Chevrolet Lumina

The Chevrolet Lumina manufacture by Chevrolet automobile company. Read more to view more detail and video reviews. Please feel free to comments and give rating to help others

The Chevrolet Lumina sedan and minivan were first introduced in 1989 for the 1990 model year as a new range of vehicles from the Chevrolet brand of General Motors to replace both the Chevrolet Celebrity sedan and coupe, and the Monte Carlo coupe. All Luminas were built at the Oshawa Car Assembly plant, in Ontario, Canada.

Consumers were ultimately confused by having two different vehicles (the Lumina sedan and the Lumina APV minivan) share the same name, and the concept was eventually dropped when the Lumina APV was replaced by the Chevrolet Venture in 1997.

The North American Chevrolet Lumina was based on the mid-size GM W platform, which was shared with the Pontiac Grand Prix, Oldsmobile Cutlass Supreme, Oldsmobile Intrigue, Buick Regal and Buick Century (after 1996). Although the Lumina became a popular seller, GM was widely criticized in the motoring press for being late to the game in introducing a direct aero-designed competitor to the Ford Taurus.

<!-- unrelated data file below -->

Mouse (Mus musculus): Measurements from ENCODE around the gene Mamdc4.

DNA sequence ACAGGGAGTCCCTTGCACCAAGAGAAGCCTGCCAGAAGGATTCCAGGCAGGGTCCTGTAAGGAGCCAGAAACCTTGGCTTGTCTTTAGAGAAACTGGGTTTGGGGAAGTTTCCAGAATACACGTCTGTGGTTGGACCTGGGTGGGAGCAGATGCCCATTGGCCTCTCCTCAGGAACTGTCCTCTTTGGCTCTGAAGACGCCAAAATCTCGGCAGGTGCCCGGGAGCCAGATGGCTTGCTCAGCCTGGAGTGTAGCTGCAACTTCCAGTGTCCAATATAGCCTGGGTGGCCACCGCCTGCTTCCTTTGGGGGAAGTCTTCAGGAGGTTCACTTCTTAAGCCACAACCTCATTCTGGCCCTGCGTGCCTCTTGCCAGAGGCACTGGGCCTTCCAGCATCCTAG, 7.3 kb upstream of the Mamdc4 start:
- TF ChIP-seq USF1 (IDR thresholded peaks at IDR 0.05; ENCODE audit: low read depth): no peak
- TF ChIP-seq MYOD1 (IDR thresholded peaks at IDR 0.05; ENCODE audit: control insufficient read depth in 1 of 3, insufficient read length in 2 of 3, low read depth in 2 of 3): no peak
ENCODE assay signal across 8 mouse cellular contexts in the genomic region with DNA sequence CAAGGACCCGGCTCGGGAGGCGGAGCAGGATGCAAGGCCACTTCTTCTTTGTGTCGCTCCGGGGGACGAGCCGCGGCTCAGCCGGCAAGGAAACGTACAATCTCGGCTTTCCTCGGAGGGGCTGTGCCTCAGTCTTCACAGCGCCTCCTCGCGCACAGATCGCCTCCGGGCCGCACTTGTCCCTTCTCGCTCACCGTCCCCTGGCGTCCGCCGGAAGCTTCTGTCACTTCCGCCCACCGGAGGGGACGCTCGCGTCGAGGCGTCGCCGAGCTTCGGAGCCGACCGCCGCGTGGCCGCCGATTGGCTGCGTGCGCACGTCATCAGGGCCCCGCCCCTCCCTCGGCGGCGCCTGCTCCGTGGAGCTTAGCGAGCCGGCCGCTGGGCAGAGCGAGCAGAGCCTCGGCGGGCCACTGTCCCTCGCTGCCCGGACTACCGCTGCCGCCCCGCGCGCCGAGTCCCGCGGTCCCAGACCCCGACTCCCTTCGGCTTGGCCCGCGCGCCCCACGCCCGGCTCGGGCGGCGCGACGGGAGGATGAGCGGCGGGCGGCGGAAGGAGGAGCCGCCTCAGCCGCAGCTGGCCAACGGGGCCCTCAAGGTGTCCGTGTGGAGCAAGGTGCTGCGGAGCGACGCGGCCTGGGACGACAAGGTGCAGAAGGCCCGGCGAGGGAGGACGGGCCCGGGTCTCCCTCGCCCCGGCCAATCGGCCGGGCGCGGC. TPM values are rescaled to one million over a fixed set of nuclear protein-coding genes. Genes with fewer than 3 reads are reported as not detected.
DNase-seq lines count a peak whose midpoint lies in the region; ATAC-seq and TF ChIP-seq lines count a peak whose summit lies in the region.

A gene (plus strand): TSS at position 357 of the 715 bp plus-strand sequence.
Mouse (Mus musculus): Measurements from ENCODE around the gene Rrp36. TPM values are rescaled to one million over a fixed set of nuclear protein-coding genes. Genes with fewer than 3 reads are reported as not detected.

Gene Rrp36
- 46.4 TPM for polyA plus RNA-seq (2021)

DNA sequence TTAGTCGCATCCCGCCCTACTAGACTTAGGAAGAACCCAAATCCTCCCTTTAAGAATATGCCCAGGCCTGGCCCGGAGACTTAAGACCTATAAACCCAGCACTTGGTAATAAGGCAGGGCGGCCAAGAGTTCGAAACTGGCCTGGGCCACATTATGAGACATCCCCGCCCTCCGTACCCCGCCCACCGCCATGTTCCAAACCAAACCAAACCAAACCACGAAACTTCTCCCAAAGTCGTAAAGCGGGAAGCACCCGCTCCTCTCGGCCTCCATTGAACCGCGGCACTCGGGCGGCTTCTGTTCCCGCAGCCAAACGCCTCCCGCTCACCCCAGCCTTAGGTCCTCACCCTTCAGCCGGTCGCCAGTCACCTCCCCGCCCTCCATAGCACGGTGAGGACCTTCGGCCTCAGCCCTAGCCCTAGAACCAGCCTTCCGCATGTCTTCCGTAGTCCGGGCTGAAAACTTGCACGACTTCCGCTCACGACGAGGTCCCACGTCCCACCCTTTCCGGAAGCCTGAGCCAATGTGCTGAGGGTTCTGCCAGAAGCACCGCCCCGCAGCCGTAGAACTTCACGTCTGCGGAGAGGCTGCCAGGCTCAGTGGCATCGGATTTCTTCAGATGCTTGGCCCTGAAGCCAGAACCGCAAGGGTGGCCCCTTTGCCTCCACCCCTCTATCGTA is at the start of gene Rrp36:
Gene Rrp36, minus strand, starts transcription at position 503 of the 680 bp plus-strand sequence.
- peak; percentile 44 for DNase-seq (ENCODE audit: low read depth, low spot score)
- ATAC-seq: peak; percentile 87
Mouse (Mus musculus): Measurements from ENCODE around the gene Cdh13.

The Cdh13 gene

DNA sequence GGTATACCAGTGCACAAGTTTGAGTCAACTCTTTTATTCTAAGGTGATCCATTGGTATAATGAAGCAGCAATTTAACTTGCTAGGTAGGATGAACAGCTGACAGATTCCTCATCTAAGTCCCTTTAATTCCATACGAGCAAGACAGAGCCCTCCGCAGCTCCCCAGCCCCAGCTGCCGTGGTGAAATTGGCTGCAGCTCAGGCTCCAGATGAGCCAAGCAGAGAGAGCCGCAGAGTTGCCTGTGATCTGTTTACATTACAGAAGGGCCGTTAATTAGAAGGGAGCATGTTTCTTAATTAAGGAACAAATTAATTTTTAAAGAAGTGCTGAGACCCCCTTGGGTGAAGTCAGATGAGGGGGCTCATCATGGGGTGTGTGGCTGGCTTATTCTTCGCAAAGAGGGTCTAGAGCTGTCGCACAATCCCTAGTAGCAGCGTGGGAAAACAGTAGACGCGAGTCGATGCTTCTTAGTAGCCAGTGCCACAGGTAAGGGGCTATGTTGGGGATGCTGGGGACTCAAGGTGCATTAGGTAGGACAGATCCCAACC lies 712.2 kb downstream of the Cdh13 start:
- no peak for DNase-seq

In 1989, the Lumina became the nameplate under which Chevrolets were raced in NASCAR, more than a year before the model was available to the public. Irate fans bombarded NASCAR with letters protesting the unfairness of Chevrolet being allowed to race an aluminum car.[citation needed]

In 1987 however, GM was experimenting with a high end performance version above the Z34 to continue where the Z34 left off. The experimental “Z50” version as it was dubbed featured all-wheel-drive and an all aluminum 5.0 L 305ci LT1-style V8 which had 285 hp (213 kW) and 280 ft·lbf (380 N·m) of torque. It never made it to production. The whereabouts of these test-cars remains unknown.

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